In my opinion, modest Na content in beer does not produce a really detrimental taste effect. If you can keep that below 50 ppm, it should be OK for virtually all styles. You shouldn't taste it as salty, but it could have a sweetening effect.

All Grain Brewing / Re: Beat down on a brew day
« on: October 13, 2016, 05:49:17 AM »
If your water is as void of minerals as you say, you should not have needed to add more alkalinity

Incorrect! When you add a large amount of calcium salts, like used in the Pale Ale profile, you will need to supply some alkalinity to keep the mashing pH from dropping too low. But in most other cases, we don't need to add alkalinity.

All Grain Brewing / Re: Beat down on a brew day
« on: October 11, 2016, 06:27:54 AM »
Exactly! 6.34 is not possible unless the tap water was hugely alkaline or an alkaline salt was added. Sounds like a measurement error.

If your pump decouples when the output valve is closed, the pump is defective. There should be no reason that this should decouple the magnets.

You should measure the temperature of your wort at a point as close as possible downstream of the heat input. That provides the best feedback for the PID.

General Homebrew Discussion / Re: Done with hefes
« on: October 01, 2016, 08:09:37 AM »
I'm guessing that the difference comes from the depths of the fermenters. Modern cylindroconicals can have significant depth, while the straight side walls of a square fermenter make it structurally more difficult to make them deep. The 1000 bbl cylindroconical fermenters I saw at Sweetwater in Atlanta were probably over 40 ft tall.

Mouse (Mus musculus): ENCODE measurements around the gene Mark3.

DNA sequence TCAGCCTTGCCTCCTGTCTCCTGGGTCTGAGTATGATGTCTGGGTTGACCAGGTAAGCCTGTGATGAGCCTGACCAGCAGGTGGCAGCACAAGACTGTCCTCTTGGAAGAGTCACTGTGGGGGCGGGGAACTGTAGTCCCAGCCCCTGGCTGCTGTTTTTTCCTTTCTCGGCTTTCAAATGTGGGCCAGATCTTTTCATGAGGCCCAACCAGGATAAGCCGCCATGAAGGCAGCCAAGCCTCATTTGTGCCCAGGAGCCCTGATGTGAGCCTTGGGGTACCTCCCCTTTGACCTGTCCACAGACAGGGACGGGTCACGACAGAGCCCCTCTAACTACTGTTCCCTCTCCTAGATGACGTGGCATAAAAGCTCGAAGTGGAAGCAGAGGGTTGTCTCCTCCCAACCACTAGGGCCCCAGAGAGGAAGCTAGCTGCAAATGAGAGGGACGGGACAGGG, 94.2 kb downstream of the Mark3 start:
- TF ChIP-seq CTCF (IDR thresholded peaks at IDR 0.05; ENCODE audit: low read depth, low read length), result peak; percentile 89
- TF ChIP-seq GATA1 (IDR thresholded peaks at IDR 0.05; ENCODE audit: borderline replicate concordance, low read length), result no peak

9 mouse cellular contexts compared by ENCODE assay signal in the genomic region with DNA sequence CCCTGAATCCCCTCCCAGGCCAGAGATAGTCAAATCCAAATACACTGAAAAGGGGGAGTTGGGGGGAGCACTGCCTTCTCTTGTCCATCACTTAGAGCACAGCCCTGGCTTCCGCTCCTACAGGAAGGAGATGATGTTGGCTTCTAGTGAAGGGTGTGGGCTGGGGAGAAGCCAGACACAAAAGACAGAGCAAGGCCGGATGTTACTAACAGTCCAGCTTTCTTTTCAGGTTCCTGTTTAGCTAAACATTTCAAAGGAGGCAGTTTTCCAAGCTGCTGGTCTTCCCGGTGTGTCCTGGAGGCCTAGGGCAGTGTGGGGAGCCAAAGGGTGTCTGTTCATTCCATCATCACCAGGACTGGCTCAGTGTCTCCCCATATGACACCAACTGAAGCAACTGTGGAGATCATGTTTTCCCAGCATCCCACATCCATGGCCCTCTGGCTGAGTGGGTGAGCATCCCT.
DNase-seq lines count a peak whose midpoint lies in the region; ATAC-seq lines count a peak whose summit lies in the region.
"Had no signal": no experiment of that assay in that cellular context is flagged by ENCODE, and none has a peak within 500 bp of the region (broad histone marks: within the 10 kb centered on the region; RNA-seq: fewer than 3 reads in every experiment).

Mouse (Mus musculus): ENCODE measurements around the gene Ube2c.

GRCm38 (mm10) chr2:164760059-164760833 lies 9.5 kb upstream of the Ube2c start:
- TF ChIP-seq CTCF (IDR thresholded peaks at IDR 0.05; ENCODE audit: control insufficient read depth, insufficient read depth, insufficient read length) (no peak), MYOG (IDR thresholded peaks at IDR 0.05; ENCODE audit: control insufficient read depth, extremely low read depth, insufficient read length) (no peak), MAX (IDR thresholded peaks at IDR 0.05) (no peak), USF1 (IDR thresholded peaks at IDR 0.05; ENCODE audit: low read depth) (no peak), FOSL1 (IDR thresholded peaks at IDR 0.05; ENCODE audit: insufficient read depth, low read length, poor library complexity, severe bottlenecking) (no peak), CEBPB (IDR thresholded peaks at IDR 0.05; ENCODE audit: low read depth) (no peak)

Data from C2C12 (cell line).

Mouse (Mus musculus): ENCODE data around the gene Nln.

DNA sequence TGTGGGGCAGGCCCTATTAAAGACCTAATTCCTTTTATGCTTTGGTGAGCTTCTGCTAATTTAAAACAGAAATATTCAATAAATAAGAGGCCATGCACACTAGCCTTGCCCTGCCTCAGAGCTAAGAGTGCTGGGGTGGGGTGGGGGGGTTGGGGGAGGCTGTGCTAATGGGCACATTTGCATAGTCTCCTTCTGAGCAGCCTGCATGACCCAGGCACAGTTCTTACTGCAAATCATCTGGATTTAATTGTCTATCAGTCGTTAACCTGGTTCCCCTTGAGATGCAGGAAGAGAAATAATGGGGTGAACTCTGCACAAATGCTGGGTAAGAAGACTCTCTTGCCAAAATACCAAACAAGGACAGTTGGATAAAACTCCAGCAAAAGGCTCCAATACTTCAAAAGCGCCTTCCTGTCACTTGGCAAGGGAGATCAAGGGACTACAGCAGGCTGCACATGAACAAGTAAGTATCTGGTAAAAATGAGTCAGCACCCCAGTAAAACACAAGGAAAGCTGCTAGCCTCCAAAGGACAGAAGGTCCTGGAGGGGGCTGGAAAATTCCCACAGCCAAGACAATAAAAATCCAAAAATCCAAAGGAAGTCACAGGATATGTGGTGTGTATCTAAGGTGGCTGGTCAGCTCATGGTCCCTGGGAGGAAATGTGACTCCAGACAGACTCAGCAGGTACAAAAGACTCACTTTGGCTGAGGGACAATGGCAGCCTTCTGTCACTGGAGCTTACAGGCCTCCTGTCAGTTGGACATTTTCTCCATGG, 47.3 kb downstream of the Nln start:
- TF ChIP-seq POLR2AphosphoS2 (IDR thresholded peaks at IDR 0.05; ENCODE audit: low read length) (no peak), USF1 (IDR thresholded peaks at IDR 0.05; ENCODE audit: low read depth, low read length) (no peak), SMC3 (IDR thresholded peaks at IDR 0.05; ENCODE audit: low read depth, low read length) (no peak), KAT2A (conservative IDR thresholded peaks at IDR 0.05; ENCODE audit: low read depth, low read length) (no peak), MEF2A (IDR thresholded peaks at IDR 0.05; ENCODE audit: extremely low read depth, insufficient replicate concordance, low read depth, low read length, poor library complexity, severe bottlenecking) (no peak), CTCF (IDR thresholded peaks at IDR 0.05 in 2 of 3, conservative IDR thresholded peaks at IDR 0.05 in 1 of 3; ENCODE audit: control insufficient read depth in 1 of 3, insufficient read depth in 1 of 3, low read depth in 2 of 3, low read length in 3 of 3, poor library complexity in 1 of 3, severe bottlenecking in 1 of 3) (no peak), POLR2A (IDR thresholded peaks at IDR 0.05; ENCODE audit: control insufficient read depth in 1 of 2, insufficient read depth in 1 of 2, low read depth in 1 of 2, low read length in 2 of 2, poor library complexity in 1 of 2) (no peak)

All Grain Brewing / Re: true effect of pH on finished beer
« on: September 27, 2016, 11:28:27 AM »
I strongly caution against chasing mash pH. If you have used a reliable mashing chemistry calculator, the pH is more likely to be within a tenth or two of your target. In addition, I've found that mashing pH consistently tends to correct itself toward a pH of about 5.4. So if you measure an overly low pH, it will rise during the mash duration. And the opposite occurs if the early pH was too high.

This seems to confirm the RDWHAHB mantra.

Equipment and Software / Re: Electric Brewing
« on: September 18, 2016, 01:51:26 PM »
Hard and crusty??? Any film on my elements is soft and easily removed with a scrubby. How are you controlling the power delivered to your element and how are you monitoring the temperature of the wort coming out of the RIMS tube?

Ingredients / Re: Brewtan B
« on: September 12, 2016, 06:08:55 PM »
Copper deficiency is more likely to strike in areas of the world with low endogenous copper in their water supply or they are using RO or DI for brewing. There have been many cases where sulfurous aroma is rapidly eliminated by allowing wort or beer to contact elemental copper. So having a low level of copper in your brewing water is a good thing. Its when its excessive that I can see this Fenton's reaction having a negative effect on beer.

I see that there are simple water test kits for copper content. I wish I knew what levels are appropriate or excessive. Sounds like this is a task for a brewer that used to have sulfur problems and has added some copper to their system to resolve it. A test of the raw water and a test of water or wort from their system, might give us some insight. Who in the forum has this condition?

Beer Recipes / Re: North East IPA recipe, input requested
« on: September 12, 2016, 06:01:01 AM »
The NEIPA is said to use high chloride and low sulfate.

I would term that: 'high chloride and modest sulfate'. Say 150 ppm each. That might come across to some drinkers as 'minerally' but it shouldn't be too bad.

Pages: [1] 2 3 ... 122